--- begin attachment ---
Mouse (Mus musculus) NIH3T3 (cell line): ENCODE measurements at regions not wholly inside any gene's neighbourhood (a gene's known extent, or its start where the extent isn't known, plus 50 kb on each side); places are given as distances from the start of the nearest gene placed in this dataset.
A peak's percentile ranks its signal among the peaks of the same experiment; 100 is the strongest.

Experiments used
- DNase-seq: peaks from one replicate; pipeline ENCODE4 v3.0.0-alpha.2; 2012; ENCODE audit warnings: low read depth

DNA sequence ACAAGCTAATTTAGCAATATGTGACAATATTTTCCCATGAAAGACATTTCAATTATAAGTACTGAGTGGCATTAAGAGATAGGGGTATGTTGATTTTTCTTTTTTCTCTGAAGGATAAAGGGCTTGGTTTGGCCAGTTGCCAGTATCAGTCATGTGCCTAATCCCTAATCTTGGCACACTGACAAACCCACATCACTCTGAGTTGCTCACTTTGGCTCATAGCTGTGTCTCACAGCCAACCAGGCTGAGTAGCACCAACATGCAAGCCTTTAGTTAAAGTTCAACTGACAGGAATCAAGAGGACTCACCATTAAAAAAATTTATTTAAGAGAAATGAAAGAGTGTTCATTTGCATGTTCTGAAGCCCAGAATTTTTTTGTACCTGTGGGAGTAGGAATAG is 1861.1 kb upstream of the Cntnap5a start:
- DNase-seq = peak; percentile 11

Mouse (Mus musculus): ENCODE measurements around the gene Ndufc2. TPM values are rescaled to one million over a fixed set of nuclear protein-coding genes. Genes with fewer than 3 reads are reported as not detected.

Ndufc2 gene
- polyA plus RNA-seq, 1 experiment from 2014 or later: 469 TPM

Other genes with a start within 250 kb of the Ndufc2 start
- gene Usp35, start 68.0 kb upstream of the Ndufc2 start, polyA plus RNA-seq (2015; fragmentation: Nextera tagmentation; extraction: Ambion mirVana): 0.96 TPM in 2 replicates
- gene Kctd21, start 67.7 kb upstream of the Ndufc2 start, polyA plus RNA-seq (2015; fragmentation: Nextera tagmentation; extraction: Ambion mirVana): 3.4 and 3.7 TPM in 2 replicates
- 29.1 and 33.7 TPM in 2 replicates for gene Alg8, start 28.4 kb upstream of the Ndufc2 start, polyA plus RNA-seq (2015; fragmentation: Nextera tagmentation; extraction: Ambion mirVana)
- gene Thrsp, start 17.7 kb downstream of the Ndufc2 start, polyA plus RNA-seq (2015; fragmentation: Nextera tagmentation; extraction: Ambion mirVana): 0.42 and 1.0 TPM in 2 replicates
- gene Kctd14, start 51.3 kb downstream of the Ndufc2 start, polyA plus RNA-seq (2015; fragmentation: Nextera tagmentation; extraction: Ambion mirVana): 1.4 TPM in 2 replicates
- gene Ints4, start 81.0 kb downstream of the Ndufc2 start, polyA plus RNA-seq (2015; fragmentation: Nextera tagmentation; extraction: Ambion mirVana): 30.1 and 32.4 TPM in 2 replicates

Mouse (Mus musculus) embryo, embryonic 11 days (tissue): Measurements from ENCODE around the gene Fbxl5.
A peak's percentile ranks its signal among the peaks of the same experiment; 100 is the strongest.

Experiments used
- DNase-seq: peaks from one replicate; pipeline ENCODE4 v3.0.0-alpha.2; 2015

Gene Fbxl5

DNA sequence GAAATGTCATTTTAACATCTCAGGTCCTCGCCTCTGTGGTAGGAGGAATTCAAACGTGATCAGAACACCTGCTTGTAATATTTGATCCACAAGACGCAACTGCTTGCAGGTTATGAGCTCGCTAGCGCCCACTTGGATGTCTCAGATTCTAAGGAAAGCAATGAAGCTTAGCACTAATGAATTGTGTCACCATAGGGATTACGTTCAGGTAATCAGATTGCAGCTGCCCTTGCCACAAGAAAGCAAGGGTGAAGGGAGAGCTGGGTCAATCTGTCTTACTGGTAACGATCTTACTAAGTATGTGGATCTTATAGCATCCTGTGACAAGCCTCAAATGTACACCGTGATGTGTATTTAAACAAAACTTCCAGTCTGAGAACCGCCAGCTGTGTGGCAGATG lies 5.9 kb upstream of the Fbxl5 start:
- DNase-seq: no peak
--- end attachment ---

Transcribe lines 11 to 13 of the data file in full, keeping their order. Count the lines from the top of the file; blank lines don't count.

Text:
- gene Usp35, start 68.0 kb upstream of the Ndufc2 start, polyA plus RNA-seq (2015; fragmentation: Nextera tagmentation; extraction: Ambion mirVana): 0.96 TPM in 2 replicates
- gene Kctd21, start 67.7 kb upstream of the Ndufc2 start, polyA plus RNA-seq (2015; fragmentation: Nextera tagmentation; extraction: Ambion mirVana): 3.4 and 3.7 TPM in 2 replicates
- 29.1 and 33.7 TPM in 2 replicates for gene Alg8, start 28.4 kb upstream of the Ndufc2 start, polyA plus RNA-seq (2015; fragmentation: Nextera tagmentation; extraction: Ambion mirVana)